Kaiser Permanente Gives Renewables Advice

by | Sep 12, 2013

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KP“Plan, plan, plan” and “communicate with everyone.” That’s the advice healthcare company Kaiser Permanente is offering to businesses looking to switch to green power.

Green power contracts are long-term commitments with widespread implications, hence the need to plan well, Kaiser told the EPA Green Power Partnership‘s September program update. There is speculation and risk involved in these agreements, but, if managed correctly, your investment in green power will generate a consistent level of return, regardless of what is happening with energy rates at the moment, Kaiser says.

Communication with all the stakeholders is also vitally important. While preparing for an installation on one of its parking structures, the solar contractor had measured and marked out the future location of various components, according to Kaiser. But overnight maintenance crews painted over the marks, mistaking them for graffiti. A little communication can save time, money, and headaches.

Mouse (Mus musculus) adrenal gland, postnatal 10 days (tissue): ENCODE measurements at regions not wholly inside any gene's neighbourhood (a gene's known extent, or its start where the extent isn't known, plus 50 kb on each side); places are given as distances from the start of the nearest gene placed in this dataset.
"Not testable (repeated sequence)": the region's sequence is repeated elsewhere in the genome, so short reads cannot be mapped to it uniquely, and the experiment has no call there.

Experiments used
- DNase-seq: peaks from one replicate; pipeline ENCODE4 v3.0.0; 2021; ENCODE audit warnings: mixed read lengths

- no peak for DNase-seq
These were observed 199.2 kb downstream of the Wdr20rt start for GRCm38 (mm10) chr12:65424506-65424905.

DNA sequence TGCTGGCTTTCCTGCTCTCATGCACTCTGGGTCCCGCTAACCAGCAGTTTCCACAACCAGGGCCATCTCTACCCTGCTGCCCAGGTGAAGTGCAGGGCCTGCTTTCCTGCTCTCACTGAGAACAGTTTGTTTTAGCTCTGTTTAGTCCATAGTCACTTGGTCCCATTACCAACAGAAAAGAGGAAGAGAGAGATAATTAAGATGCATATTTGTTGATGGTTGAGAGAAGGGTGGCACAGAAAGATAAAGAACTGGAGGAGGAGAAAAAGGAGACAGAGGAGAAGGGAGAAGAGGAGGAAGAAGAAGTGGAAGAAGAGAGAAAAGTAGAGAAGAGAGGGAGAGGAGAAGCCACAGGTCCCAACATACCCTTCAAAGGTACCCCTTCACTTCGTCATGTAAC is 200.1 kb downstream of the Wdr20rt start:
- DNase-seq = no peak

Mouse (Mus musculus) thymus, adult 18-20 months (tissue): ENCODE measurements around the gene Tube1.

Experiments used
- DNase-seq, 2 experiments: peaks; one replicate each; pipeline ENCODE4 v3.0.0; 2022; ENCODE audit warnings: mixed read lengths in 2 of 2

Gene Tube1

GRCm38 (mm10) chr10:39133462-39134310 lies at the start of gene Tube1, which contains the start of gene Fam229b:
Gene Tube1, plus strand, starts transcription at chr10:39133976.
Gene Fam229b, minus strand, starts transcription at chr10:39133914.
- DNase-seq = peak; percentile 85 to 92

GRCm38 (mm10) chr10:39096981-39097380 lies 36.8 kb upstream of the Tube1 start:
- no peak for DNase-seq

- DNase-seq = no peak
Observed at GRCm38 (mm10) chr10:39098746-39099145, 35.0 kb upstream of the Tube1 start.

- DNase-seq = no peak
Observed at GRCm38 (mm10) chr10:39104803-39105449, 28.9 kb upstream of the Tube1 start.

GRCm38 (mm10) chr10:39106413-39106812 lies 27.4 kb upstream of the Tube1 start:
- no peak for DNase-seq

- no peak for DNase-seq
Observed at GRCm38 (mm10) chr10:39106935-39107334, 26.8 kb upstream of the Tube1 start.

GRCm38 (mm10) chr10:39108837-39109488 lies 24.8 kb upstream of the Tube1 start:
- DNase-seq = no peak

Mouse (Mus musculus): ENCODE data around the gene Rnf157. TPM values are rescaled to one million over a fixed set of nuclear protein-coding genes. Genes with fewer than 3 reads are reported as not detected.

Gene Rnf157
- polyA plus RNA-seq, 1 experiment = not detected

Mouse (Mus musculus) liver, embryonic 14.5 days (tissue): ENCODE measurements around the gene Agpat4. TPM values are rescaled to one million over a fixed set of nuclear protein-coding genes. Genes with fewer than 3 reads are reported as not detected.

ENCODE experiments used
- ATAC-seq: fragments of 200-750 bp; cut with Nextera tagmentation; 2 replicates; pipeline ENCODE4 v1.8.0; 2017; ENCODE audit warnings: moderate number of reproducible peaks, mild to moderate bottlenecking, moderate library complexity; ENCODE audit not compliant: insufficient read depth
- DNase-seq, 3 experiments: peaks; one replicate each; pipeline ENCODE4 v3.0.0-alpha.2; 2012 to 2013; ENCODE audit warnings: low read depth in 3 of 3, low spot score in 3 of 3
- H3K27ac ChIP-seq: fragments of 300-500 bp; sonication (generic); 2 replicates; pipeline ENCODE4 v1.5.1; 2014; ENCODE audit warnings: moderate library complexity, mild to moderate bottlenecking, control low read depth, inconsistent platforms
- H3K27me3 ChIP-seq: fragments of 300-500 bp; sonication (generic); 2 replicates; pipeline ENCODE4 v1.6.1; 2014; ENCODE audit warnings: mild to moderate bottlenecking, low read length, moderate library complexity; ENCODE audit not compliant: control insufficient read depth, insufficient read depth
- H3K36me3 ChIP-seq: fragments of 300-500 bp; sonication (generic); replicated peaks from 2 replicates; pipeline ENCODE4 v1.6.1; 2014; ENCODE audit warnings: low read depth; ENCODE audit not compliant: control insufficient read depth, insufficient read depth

Kaiser also says that it believes what is good for the environment is good for health. The company says that reducing its carbon emissions and mitigating the harmful effects of climate change on public health is a special responsibility as a health care provider. KP has committed to reducing its greenhouse gas emissions by 30 percent by 2020 (compared to 2008 levels). Pursuing renewable and clean energy sources is a significant part of its strategy for achieving that goal.

EPAThe Green Power Partnership is a voluntary program that helps to increase the use of green power among major US organizations. The program works with more than 1,000 organizations, including Fortune 500 companies, local, state, and federal government agencies, manufacturers and retailers, trade associations, and a growing number of colleges and universities. Partners are purchasing billions of KWh of green power annually, which has the equivalent impact of removing the emissions of hundreds of thousands of passenger cars from the road each year.

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